Like any other hormone deficiency (thyroid, insulin, estrogen-progesterone) deficient testosterone in men will interfere with a healthy and vigorous life. Natural, bio-identical testosterone is available but is often avoided because of misunderstandings and myths about the role of this vital hormone. Please see my other blog: Testosterone and anti-aging.
A lot of men do not realize why they are experiencing certain symptoms and signs as they age; why they seem to have gained weight even though they exercise, or why their breast are larger and flaccid. Other symptoms can be depression, irritability, mood swings, loss of morning erections. erectile dysfunction, poor focus and concentration. loss of incentive both for work and for things that thy once enjoyed, loss of muscle tone and yes, some even experience night sweats. (See my blog on comparing menopause to andropause or my book: Emotional Vampires and Your Hormones: an holistic physician’s view of how stress affects your well-being and what you can do about it.
As men grow older we produce less testosterone. This actually begins to happen at the age of about 30-35, but in men it is a slow, subtle, process until about 50-60 years of age (unlike women who go through a more rapid menopause in 1-8 years).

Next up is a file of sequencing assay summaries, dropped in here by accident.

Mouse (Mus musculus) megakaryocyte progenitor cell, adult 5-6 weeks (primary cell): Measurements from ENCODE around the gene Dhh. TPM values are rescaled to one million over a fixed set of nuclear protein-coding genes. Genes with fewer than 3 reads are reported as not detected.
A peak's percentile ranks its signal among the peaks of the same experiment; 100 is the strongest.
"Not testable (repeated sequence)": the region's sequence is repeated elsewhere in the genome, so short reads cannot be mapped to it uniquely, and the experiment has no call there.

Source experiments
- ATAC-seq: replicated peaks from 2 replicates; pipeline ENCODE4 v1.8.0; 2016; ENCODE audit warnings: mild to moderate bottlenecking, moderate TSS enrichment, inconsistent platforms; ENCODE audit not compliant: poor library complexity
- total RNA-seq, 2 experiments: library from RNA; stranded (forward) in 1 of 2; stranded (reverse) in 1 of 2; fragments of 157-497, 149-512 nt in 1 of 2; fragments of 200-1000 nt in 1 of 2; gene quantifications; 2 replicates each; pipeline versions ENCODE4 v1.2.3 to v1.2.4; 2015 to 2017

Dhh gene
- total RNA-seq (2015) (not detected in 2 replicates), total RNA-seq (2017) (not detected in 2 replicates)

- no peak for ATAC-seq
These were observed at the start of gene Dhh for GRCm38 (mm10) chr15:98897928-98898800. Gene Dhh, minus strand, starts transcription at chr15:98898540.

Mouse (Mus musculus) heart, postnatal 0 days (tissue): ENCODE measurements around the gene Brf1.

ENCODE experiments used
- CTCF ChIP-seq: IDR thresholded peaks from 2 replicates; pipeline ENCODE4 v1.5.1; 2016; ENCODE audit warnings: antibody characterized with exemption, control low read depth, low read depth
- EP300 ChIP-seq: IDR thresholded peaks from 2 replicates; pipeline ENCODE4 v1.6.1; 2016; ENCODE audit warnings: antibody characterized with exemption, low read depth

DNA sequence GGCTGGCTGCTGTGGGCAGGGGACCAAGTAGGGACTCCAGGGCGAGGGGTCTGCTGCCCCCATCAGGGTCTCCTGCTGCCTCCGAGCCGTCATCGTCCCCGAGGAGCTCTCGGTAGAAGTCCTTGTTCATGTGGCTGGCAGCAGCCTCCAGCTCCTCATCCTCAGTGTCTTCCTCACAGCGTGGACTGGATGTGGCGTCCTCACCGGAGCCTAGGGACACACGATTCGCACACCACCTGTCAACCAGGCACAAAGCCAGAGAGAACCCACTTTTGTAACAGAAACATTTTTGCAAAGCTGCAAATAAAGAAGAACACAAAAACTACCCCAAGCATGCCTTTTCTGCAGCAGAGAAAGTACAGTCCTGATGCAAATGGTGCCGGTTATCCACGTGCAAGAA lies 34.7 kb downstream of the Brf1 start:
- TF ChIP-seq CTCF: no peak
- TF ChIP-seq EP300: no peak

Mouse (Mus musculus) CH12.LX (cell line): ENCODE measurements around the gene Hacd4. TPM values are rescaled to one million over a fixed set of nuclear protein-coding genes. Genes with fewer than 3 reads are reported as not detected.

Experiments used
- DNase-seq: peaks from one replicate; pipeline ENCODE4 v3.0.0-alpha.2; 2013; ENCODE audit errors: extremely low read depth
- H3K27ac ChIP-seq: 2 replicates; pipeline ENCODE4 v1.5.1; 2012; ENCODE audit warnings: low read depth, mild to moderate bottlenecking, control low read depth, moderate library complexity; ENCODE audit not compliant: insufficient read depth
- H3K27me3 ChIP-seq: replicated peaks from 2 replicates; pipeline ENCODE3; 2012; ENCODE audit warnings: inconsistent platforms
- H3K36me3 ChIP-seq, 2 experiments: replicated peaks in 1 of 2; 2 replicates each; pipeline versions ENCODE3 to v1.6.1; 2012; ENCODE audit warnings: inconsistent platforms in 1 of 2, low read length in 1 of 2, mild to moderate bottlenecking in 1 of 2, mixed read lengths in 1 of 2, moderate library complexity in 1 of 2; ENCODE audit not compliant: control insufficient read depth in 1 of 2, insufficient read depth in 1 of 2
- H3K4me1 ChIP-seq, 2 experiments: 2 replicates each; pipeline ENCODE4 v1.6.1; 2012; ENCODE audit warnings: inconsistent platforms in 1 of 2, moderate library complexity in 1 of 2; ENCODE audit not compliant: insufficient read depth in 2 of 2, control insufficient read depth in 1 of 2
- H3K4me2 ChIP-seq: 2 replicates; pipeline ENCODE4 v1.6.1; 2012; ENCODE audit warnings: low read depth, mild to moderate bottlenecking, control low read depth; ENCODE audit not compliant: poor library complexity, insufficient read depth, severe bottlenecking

Many people think of testosterone as a man’s hormone created to annoy women, but much academic work shows the remarkable physiological role testosterone plays in our lives in both males and females. Obviously men have much more testosterone then females. Because it is the main muscle and bone builder it is why men do not get osteoporosis until much later than women – but we do get it. Evidence shows that there exists 3-4 times more testosterone receptors in the heart cells than in the gonads, showing that nature intends for testosterone to give the heart protection. Testosterone also helps to produce more nitric oxide, which, like synthetic nitroglycerin helps to expand the vessels and give better circulation.
There are also testosterone receptors in the brain. Using functional MRI (fMRI which shows what part of the brain is being used for a specific function) it has been shown that men (and women) with low testosterone levels were more ” foggy brained.” In fact, when the levels were real low the ability to fantasize was lost. Other studies have shown that lower testosterone levels are a factor to increase the likelihood of developing Alzheimer’s disease. A study of men with Alzheimer’s demonstrated that taking testosterone dramatically slowed the progression of Alzheimer’s although it did not cure it. All these studies demonstrate that there are receptors for testosterone in the brain. (All these facts are documented as evidence based medicine in my book’s biography).
Studies have indicated that as much as 65%-70% of depression in men over 50 could be due to low testosterone levels, so there is often no need for antidepressants and their possible side effects. I believe it is necessary to always check testosterone levels when a man has consistent depression.